Manitoba

Court grants Winnipeg woman with MS doctor-assisted death

A Winnipeg woman with multiple sclerosis was granted a physician-assisted death on Monday, making her the third Manitoban to get the exemption.

Judge says he was 'struck by her suffering and how intolerable it is'

The case of a woman with multiple sclerosis who wants a medically assisted suicide was discussed at the Winnipeg courthouse on Monday. (Bert Savard/CBC)

A Winnipeg woman with multiple sclerosis has been granted a physician-assisted death.

The woman, whose identity is under a publication ban and is identified as Patient No. 3, said in documents filed with the Manitoba Court of Queen's Bench that she is mentally capable of making a decision about a physician-assisted death and is or will be physically incapable of ending her life without it. 

The woman is "functionally quadriplegic" and depends on other people for all activities, including feeding, court documents said. She needed a ventilator to assist with breathing and a speech language therapist to help her communicate.

"Every day my ability to express myself or be who I am is more and more difficult. This has been the hardest part of living with progressive MS," the woman wrote in the documents.

The documents state the woman has been thinking about doctor-assisted death for more than two years and has also considered going to Switzerland to fulfil her wish to die. She considered removing her feeding tube in order to starve to death but decided against it, the documents say. In her court affidavit, the woman said she is "completely at peace" with her decision to request a physician-assisted death.

In his ruling, Associate Chief Justice Shane Perlmutter said the woman met the criteria for physician-assisted death.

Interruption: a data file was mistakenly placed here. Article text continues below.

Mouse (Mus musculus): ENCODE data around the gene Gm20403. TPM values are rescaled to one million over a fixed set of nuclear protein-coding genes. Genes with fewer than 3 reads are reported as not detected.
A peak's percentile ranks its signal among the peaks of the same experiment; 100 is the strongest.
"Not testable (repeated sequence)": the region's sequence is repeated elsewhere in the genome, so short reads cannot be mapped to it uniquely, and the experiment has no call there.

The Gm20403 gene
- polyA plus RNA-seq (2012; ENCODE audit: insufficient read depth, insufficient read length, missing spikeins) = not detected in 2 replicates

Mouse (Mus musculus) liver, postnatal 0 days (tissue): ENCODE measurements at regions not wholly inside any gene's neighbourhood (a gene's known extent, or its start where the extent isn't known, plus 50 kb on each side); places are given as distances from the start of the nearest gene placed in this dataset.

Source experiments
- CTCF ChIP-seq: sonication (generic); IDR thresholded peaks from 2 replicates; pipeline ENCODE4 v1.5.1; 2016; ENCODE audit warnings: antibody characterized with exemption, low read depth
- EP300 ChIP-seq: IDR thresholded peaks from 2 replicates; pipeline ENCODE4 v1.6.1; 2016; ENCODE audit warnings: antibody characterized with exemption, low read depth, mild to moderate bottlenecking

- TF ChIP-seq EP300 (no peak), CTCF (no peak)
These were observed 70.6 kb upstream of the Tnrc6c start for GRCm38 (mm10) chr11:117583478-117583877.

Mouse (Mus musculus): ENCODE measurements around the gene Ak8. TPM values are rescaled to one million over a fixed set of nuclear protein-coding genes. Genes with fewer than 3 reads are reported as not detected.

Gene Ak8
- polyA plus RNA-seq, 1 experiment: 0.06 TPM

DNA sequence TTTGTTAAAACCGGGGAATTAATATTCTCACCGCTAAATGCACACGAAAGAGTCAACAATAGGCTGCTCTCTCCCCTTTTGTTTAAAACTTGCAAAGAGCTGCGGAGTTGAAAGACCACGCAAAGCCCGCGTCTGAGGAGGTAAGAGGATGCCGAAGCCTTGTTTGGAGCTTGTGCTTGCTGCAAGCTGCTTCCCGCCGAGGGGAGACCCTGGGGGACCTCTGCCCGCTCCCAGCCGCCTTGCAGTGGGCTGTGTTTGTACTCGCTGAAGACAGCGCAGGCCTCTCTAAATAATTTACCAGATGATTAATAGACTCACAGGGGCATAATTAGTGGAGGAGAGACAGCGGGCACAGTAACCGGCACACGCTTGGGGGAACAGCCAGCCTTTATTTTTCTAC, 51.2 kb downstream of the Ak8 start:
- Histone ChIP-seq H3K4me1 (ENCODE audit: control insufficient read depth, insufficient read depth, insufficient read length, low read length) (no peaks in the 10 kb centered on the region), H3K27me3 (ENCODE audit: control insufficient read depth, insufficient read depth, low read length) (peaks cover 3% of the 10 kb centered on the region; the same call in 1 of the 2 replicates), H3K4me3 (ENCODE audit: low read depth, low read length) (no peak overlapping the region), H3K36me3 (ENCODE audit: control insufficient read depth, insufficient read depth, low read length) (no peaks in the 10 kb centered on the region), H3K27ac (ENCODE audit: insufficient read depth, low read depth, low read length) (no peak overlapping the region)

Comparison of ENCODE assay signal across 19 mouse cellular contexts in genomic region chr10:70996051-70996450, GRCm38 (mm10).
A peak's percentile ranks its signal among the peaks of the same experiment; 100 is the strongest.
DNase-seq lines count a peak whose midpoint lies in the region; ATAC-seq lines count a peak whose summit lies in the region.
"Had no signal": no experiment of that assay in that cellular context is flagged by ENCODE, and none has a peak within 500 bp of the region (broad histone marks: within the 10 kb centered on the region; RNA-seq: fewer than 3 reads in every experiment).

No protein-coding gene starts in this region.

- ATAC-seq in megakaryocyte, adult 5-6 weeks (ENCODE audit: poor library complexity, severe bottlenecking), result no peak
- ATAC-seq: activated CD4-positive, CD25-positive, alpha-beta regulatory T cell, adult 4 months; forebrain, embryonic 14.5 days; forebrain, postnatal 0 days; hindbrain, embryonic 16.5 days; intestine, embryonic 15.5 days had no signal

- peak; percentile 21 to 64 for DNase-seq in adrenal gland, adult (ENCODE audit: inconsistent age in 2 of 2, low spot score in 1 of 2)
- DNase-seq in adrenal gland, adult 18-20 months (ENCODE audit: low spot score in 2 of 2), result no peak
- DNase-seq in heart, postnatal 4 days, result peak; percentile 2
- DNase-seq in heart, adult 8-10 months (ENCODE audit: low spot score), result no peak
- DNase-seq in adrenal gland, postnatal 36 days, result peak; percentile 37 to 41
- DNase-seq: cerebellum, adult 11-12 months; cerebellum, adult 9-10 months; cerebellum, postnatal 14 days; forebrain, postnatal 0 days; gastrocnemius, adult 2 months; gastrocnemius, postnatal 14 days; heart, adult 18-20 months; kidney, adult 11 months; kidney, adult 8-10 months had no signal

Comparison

"[In] a review of Patient No. 3's affidavit it is clear she is enduring suffering that is intolerable to her," Perlmutter said.

He mentioned how the patient was losing her sight and hearing, adding that he is "struck by her suffering and how intolerable it is to her."

The Supreme Court of Canada overturned a ban on medically assisted suicide in 2015 and gave the federal government until next Monday to come up with a law. Draft legislation for Bill C-14 on medically assisted dying was introduced in April.

The woman said in court documents that she could not wait for Parliament to create legislation.

"I am turning to the courts because I have had enough — I am tired of suffering," she said in the documents.

In a statement, the woman's spouse said that even as her health deteriorated, the woman has remained joyful in life. 

"My wife has not made this decision lightly. I completely support her and her wishes to die with dignity," her spouse said in the statement provided to court. 

The College of Physicians and Surgeons of Manitoba has developed standards for physician-assisted death. A patient, over the age of 18, must provide voluntary, informed, and ongoing consent in written form. They also must be assessed by at least two doctors showing their medical condition and decision-making capacity. 

In Manitoba, physicians are not obliged to carry out the death but they must provide support to patients as long as it is needed. 

The first Manitoban granted a physician-assisted was in March and a woman with ALS was granted permission in May.